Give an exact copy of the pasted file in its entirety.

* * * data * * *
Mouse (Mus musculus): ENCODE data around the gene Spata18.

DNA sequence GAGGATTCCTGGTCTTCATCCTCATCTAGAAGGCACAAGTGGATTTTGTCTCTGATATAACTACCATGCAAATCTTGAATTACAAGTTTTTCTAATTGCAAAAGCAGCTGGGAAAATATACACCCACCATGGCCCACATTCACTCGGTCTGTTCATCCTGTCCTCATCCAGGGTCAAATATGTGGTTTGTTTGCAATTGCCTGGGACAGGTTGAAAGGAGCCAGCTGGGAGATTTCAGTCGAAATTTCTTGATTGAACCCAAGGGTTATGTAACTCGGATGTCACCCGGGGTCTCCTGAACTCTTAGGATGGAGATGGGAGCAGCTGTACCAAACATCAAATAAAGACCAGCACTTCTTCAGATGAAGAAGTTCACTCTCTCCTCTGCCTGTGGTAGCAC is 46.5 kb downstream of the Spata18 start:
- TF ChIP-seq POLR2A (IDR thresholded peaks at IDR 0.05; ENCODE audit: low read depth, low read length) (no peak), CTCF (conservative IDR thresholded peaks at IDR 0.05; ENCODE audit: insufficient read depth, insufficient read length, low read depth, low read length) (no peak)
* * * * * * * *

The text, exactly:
Mouse (Mus musculus): ENCODE data around the gene Spata18.

DNA sequence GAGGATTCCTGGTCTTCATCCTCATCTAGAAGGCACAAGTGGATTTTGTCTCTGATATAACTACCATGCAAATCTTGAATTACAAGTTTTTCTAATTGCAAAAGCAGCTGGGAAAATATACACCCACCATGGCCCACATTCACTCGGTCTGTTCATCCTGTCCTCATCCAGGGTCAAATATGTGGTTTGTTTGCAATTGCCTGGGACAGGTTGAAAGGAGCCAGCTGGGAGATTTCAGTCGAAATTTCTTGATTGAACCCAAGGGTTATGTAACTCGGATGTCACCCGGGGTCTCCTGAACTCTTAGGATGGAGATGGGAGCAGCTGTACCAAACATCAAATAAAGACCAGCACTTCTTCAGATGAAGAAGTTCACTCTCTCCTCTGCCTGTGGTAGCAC is 46.5 kb downstream of the Spata18 start:
- TF ChIP-seq POLR2A (IDR thresholded peaks at IDR 0.05; ENCODE audit: low read depth, low read length) (no peak), CTCF (conservative IDR thresholded peaks at IDR 0.05; ENCODE audit: insufficient read depth, insufficient read length, low read depth, low read length) (no peak)